Allosteric modulation

Allosteric modulators are an emerging class of orally available small molecule therapeutic agents that may offer a competitive advantage over classical drugs.

This potential stems from their ability to offer greater selectivity and better modulatory control at disease mediating receptors. Most marketed drugs bind receptors where the body’s own natural molecular activators (i.e. endogenous ligands) bind, specifically to a key part of each receptor’s anatomy called the “active site”. In short, most drugs must out-compete endogenous ligands in order to bind to the active site.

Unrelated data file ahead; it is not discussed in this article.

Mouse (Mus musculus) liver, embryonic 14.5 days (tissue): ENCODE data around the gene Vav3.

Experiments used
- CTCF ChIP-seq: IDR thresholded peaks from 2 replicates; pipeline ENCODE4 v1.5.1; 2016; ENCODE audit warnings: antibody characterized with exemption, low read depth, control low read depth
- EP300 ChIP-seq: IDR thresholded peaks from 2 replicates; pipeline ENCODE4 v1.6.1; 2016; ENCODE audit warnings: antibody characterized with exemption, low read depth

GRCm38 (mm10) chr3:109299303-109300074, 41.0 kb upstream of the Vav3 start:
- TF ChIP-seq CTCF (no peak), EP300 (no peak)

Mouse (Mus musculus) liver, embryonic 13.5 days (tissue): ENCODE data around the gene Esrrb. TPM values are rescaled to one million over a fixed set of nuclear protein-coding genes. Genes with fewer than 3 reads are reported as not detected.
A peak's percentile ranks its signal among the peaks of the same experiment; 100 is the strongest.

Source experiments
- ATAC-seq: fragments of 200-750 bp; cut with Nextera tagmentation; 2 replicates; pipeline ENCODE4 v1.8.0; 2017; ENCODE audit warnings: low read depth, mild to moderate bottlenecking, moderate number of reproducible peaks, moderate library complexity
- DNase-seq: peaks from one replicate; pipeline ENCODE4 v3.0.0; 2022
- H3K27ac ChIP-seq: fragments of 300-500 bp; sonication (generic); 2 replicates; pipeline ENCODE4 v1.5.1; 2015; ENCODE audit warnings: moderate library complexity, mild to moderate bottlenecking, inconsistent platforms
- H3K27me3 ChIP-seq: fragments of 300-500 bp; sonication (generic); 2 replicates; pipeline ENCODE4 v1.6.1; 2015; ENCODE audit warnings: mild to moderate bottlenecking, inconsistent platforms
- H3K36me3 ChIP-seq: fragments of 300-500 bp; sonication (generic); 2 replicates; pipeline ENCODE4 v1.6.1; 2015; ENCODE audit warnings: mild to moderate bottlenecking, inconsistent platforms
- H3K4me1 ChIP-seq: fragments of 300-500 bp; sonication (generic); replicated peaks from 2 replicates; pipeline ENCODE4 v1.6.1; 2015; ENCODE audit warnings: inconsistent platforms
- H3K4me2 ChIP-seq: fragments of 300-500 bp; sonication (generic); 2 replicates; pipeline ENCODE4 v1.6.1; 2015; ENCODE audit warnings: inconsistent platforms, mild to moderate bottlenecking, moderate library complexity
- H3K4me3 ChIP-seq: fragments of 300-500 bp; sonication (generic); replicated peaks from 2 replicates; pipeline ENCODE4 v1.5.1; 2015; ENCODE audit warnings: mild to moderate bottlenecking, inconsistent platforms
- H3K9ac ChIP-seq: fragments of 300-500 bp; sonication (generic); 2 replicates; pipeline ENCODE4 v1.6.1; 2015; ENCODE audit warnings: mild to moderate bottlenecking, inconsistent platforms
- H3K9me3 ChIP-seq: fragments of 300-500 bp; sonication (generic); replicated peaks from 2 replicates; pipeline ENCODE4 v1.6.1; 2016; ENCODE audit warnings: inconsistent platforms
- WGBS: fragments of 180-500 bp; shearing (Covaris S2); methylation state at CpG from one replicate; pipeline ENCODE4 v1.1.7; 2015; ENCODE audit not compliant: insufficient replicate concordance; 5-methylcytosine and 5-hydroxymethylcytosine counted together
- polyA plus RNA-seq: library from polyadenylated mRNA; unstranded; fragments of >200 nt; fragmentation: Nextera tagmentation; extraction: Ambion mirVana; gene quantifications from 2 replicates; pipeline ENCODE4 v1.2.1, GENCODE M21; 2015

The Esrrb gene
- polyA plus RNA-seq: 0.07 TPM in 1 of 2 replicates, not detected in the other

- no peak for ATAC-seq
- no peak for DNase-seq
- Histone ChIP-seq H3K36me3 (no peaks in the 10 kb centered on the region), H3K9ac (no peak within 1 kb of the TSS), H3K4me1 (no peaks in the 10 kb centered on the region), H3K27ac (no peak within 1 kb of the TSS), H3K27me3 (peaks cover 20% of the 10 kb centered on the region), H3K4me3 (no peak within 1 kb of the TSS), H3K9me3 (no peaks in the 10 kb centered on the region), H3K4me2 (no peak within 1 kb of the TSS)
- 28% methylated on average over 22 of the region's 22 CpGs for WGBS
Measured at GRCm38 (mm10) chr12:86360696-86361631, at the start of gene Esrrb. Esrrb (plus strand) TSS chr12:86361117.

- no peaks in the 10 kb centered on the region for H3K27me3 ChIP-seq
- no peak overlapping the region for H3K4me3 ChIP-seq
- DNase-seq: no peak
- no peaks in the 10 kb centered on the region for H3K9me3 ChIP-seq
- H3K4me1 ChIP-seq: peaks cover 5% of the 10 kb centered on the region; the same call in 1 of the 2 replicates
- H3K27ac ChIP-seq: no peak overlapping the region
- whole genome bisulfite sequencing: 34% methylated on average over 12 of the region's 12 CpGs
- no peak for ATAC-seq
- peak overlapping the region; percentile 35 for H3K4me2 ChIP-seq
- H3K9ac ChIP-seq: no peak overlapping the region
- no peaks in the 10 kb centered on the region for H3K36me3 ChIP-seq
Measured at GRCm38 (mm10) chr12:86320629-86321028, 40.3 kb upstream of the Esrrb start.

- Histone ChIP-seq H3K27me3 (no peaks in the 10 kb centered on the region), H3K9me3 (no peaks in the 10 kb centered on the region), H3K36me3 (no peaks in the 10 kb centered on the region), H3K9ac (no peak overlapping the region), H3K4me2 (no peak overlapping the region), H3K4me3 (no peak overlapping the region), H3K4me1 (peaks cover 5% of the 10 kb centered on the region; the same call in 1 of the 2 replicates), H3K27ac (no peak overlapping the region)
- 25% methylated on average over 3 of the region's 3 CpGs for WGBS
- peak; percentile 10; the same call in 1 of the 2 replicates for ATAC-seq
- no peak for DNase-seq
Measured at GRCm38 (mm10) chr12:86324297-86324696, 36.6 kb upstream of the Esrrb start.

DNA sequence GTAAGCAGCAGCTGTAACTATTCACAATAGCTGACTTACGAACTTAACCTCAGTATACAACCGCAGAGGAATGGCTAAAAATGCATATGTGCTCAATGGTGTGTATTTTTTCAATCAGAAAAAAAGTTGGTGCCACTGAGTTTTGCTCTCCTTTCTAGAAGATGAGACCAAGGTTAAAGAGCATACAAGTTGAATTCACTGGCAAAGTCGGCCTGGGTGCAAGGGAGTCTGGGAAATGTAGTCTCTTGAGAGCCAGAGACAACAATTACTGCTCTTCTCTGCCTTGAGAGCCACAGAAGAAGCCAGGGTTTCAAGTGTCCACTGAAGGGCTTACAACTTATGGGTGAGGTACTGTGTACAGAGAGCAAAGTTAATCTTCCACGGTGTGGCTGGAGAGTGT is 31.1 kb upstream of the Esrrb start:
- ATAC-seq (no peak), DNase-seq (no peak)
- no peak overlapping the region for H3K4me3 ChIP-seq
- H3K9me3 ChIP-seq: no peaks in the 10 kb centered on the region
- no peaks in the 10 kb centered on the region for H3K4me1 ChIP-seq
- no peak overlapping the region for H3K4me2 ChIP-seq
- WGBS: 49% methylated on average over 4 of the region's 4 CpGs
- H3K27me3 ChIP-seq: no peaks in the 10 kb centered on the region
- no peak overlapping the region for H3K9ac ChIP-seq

By contrast, allosteric modulators are non-competitive because they bind receptors at a different site and modify receptor function even if the endogenous ligand also is binding. Because of this, allosteric modulators are not limited to simply turning a receptor on or off, the way most drugs are. Instead, they act more like a dimmer switch, offering control over the intensity of activation, while allowing the body to retain its natural control over initiating receptor activation.